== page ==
19-year-old could become the youngest African American law school graduate
May 5, 2022
BY JAZ GARNER - CBS NEWS
Haley Taylor Schlitz is old enough to vote, but not old enough to drink. Soon, though, she could be representing clients in court. At 19 years old, Schlitz is about to become the youngest African American to graduate law school, according to a news release from the university. Taylor Schlitz was accepted into nine different law schools across the country when she was 16 — but she chose to attend Southern Methodist University's Dedman School of Law.
Taylor Schlitz is set to graduate May 13, and hopes to work on education policy issues for an elected official or nonprofit organization, according to the release, and find ways to expand opportunities for gifted and talented girls and students of color.
Her path to law school wasn't conventional. When her previously high grades began to slide in the fifth grade, according to Essence, her parents went to the school to get to the bottom of the swift change. When her mother suggested she was bored and needed more advanced courses, the administration disagreed. Disappointed in the school's response, her parents decided to home school her.
"I was just being taught to pass the end-of-the-year test to get to the next grade," she told the Birmingham Times. "I wasn't being taught to learn."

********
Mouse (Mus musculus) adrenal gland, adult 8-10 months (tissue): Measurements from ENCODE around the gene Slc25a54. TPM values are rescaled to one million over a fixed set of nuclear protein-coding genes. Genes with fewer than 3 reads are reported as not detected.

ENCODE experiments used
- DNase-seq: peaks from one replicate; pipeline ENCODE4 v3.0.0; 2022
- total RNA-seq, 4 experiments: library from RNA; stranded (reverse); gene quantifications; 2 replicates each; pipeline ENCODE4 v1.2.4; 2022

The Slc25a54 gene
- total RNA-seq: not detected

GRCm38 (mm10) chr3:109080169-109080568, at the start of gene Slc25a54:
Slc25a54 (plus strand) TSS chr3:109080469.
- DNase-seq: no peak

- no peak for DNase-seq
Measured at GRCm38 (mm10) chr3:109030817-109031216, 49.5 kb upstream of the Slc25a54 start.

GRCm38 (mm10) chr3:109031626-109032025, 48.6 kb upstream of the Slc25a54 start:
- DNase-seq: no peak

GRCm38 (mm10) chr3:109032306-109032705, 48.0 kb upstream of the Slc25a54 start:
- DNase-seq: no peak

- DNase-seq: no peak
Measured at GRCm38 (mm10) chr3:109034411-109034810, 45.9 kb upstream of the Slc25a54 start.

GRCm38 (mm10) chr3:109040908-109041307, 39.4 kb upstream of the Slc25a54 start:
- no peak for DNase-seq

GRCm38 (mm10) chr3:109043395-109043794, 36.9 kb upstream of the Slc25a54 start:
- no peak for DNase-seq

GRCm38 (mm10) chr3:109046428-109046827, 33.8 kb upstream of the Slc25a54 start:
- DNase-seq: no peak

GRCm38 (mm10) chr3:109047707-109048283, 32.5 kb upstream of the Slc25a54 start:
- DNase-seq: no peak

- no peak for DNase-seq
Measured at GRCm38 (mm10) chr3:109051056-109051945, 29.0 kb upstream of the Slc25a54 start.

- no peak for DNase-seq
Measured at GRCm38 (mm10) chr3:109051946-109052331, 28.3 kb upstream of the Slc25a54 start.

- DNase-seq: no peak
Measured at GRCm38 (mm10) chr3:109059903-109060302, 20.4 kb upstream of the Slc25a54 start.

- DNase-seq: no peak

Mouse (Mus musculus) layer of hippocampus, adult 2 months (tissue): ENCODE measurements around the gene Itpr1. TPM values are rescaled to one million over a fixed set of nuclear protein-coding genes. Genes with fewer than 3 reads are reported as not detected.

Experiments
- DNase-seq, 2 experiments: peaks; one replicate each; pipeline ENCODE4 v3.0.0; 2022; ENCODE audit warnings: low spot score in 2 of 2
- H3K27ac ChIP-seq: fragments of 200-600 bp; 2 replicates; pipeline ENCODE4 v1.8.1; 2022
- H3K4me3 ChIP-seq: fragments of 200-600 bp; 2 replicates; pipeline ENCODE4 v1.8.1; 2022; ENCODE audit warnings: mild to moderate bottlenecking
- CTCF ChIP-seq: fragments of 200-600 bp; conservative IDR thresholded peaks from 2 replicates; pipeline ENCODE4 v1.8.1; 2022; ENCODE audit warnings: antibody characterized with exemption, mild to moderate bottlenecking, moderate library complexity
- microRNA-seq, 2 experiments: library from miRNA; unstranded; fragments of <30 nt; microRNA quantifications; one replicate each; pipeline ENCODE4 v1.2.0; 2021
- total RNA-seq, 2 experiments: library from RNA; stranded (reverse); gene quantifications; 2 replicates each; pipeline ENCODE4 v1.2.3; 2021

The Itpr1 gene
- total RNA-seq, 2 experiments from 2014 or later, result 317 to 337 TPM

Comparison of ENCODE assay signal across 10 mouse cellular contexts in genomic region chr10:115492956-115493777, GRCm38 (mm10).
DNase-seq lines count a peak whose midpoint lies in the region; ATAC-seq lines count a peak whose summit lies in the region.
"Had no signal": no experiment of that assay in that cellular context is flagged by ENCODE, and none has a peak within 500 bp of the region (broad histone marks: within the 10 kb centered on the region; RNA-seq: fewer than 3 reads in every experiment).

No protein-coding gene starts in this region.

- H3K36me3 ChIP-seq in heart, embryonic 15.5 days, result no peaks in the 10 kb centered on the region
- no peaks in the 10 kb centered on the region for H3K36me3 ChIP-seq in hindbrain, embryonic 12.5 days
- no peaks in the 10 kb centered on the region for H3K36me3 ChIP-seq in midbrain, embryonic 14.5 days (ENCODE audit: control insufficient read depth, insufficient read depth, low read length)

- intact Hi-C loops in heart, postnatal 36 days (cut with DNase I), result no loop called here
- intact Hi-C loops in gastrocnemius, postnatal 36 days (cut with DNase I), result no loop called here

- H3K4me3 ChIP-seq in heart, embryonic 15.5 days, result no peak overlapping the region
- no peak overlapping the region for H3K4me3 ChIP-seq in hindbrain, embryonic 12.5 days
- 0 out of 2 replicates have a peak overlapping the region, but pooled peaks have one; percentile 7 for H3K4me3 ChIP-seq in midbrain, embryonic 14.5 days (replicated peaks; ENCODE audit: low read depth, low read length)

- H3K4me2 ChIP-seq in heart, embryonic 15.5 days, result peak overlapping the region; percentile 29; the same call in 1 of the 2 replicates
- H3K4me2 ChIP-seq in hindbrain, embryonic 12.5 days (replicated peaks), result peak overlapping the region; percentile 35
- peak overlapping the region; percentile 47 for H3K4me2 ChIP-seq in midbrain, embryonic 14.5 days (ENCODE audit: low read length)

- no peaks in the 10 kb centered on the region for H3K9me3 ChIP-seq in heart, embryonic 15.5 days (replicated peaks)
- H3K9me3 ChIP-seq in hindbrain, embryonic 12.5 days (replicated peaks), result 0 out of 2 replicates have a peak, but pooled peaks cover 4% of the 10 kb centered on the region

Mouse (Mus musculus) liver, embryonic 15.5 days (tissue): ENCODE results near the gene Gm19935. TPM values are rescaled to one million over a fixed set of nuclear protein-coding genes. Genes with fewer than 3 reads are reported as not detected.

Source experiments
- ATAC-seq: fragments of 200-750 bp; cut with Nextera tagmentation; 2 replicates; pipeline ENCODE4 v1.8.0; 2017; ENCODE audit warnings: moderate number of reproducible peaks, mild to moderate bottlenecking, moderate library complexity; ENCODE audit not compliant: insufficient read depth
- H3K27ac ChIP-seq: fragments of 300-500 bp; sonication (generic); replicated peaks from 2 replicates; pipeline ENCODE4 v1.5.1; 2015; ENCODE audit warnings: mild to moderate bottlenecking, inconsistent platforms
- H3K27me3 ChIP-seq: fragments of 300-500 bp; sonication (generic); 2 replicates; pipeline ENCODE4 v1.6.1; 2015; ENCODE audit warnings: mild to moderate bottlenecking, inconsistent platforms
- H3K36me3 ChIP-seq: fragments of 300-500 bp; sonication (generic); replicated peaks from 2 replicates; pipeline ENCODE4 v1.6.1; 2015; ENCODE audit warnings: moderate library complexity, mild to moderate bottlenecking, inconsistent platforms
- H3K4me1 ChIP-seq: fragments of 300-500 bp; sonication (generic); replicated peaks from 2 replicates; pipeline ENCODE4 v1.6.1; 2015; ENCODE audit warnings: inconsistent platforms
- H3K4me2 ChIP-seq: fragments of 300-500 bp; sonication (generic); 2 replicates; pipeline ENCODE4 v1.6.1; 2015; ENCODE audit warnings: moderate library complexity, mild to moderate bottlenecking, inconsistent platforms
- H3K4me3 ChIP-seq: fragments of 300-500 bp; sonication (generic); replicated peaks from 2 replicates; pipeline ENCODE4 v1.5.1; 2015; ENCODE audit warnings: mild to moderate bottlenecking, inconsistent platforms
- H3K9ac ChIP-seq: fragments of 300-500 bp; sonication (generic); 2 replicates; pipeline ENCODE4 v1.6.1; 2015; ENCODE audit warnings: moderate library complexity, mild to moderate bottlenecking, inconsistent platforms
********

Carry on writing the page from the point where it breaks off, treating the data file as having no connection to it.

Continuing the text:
Schlitz said on her website she was also not allowed to take the test to enter the gifted program in public schools. Her parents had her privately tested and found she was gifted.
"Many girls and students of color are left out of our nation's gifted and talented programs," Taylor Schlitz said in the SMU release. "Society will lose out on the potential scientist who cures a major disease, the entrepreneur who starts the next Amazon and so much more. All because of their gender and/or skin color."
She finished high school when she was only 13 years old. By age 16, she had her undergraduate degree from Texas Woman's University and was headed to law school. At first, Taylor Schlitz wanted to be a doctor. Then she realized she wanted to fight inequality. Her experience as a person of color who was denied a chance to enter the gifted program "sparked a fire in me," she told the Birmingham Times.
Just a year later, in June 2020, Haley was elected to serve as a delegate to the Democratic National Convention. At 17, she was one of the youngest delegates at the DNC that year.